I’m back, did you miss me? It’s been a very busy couple of weeks preparing our home for the impending arrival of the Unknown Johnson (anytime between now and the end of August!) and a combination of exhaustion and a lack of compelling new releases the past couple weeks kept me away from posting.
Bob Mould: Body of Song – The highlight this week is squarely on Bob Mould’s latest album, Body of Song. As a follow-up to the more electronic, experimental, but ultimately disappointing Modulate, it’s an overwhelming success. And as a new addition to his strong catalog (including Husker Du, Sugar, and his other solo material,) it will probably depend on what era of Mould you like. Those looking for a Sugar fix might be a little disappointed – very little of this album contains the pop buzz Sugar was so good at, but those looking for follow-ups to his first two, more stripped down solo albums Black Sheets of Rain and Workbook might also need some time to adjust, too – less so than the Sugar-enthusiasts, however. Where this album shows the most similarities is with Mould’s post-Sugar solo output, tempering the excessive, naive electronics of Modulate with Mould’s signature razor sharp guitar. Mould’s skills with programming have developed quite well, and there’s very little of the awkward, pre-programmed feeling of Modulate. What you get is an album of guitar rock with a techno edge – nothing new in the music world, but Mould’s particular spin on this style is something new and interesting to listen to. While some may balk at his occasional use of the now-cliche “Cher vocoder” effect she made popular again with “Believe,” if you can listen past it, the songs are as strong as Mould’s work is always known for. Highly recommended is the beautiful deluxe edition (which I spoke about here) that comes with a bonus disc of 9 extra tracks (three of which are unfortunately remixes) and lush packaging.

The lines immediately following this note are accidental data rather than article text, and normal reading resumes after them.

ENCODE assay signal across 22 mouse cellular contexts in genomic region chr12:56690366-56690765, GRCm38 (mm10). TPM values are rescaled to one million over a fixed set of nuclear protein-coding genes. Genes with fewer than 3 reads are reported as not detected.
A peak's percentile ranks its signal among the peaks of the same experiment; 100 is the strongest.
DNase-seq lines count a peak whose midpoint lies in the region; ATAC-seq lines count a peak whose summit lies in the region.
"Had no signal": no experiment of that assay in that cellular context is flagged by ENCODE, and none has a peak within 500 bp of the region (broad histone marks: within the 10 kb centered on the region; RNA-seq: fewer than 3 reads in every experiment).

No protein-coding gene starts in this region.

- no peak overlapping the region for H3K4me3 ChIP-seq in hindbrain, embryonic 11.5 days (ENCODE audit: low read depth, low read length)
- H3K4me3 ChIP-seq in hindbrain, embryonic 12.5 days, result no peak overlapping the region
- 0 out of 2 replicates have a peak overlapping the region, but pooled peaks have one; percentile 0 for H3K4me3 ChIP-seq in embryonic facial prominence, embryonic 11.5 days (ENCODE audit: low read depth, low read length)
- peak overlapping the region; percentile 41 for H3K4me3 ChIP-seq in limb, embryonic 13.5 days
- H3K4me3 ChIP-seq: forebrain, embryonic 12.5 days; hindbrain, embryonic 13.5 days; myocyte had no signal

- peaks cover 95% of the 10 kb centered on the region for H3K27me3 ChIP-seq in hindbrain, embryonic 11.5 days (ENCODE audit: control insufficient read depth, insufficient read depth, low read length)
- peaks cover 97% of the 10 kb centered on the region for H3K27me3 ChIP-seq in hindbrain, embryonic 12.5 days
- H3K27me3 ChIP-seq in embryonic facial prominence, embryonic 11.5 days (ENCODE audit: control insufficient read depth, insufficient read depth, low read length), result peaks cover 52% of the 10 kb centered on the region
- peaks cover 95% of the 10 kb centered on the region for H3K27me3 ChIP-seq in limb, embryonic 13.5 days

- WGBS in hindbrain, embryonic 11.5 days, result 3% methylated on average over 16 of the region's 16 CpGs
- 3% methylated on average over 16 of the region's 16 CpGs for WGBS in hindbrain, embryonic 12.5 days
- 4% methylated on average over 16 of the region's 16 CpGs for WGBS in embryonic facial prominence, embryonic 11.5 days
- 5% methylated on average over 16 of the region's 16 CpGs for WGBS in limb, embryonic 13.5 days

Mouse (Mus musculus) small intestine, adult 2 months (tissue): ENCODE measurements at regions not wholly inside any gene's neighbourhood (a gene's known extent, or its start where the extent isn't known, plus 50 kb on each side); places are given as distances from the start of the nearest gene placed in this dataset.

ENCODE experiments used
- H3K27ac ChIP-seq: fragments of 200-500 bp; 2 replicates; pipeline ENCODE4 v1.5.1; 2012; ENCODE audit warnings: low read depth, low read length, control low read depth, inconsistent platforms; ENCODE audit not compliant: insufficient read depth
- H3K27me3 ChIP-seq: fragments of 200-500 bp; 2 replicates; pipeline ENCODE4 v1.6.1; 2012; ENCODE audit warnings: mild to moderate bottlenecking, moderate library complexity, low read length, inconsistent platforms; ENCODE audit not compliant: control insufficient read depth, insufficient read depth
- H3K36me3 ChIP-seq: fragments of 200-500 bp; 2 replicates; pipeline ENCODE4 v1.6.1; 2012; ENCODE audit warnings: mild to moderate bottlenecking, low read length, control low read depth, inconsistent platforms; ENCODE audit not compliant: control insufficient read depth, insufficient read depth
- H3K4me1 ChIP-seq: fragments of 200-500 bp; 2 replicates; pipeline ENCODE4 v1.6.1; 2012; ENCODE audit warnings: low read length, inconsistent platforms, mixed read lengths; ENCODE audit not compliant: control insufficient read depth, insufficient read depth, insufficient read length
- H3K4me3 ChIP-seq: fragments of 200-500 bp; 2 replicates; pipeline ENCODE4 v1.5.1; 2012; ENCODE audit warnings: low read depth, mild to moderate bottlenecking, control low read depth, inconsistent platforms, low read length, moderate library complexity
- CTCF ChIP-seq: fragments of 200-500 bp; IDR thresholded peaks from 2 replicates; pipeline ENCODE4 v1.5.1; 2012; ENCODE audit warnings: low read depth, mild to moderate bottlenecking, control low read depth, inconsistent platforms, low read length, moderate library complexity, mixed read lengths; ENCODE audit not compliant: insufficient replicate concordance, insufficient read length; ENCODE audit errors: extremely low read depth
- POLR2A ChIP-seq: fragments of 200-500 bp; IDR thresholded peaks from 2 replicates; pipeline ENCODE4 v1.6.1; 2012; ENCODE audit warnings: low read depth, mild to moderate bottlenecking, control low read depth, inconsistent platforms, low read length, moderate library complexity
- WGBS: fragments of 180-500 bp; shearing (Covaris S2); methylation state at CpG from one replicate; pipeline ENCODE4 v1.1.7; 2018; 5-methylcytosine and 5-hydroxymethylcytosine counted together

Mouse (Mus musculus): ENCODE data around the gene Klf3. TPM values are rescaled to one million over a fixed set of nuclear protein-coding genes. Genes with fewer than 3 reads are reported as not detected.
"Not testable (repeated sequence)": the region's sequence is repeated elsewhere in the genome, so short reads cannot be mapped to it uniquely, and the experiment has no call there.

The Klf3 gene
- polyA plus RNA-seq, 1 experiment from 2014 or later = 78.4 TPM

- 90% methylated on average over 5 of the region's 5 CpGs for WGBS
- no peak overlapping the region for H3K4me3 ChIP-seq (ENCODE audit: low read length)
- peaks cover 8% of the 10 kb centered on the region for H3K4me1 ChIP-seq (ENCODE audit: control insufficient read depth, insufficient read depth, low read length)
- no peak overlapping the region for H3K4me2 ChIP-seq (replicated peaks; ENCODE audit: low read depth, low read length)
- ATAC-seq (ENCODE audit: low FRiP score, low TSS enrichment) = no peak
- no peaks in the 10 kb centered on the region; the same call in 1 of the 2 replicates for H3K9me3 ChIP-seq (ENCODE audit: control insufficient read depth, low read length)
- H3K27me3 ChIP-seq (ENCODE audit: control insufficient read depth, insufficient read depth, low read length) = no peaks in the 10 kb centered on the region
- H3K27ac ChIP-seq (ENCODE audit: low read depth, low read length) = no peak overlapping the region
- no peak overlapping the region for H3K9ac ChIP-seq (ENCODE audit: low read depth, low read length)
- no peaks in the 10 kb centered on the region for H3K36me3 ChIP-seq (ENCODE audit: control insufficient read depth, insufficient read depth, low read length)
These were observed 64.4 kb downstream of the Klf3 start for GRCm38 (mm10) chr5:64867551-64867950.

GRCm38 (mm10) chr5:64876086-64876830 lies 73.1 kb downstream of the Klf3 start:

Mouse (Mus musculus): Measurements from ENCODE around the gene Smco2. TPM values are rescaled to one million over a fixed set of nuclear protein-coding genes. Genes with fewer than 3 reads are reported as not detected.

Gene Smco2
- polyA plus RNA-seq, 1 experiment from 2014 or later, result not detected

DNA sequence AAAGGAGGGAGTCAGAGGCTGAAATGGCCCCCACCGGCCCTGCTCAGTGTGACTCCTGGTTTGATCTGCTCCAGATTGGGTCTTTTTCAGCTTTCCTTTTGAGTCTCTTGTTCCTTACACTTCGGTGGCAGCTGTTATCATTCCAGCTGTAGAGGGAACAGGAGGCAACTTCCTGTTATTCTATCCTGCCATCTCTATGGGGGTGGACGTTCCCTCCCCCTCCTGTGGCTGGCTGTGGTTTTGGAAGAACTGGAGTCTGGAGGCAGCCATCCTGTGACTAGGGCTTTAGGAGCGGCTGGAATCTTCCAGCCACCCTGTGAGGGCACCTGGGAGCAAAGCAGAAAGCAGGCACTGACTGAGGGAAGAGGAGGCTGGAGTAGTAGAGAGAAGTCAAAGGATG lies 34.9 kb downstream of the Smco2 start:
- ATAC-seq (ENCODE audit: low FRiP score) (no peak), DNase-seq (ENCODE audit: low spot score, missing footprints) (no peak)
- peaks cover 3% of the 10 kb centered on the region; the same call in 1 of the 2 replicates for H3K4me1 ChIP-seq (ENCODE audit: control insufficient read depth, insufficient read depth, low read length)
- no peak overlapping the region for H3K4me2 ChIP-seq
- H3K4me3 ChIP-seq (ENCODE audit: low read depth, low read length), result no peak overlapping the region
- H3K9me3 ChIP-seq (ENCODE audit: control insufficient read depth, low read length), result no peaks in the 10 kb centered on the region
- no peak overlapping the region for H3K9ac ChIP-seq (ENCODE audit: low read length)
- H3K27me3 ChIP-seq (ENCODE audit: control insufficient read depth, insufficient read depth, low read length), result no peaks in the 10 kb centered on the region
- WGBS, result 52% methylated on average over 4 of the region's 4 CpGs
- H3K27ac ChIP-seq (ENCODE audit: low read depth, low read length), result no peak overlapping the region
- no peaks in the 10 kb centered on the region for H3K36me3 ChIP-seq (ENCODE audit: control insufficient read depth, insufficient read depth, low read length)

Garage a Trois: Outre Mer – 8-string guitar/bass virtuoso Charlie Hunter continues his explorations of funk-jazz with saxaphonist Skerik, vibraphonist Mike Dillon, and Galactic as well as (temporary) Corrosion of Conformity (!) drummer Stanton Moore (check their latest, In the Arms of God for a very different outing for Moore!) Outre Mer functions as both a soundtrack and their third release.
Brad: Brad vs. Satchel – To be honest, I really don’t know much about this one – Brad and Satchel are essentially the same band, Brad featuring Pearl Jam guitarist Stone Gossard, but the real power on display comes from singer/keyboardist/guitarist Shawn Smith, whose high, scratchy falsetto allows him to belt out 70s-esque soul as easily as wail dramatically in straight-up rock. All I know is that this consists of outtakes of the two bands material from the later 90s. If you like one band, you’ll likely like the other.
Death Cab for Cutie: Drive Well, Sleep Carefully: On the Road with Death Cab for Cutie – A Film by Justin Mitchell – The title pretty well sums it up – live and “life on the road” footage mingle throughout, so those looking for a straight concert DVD will be disappointed.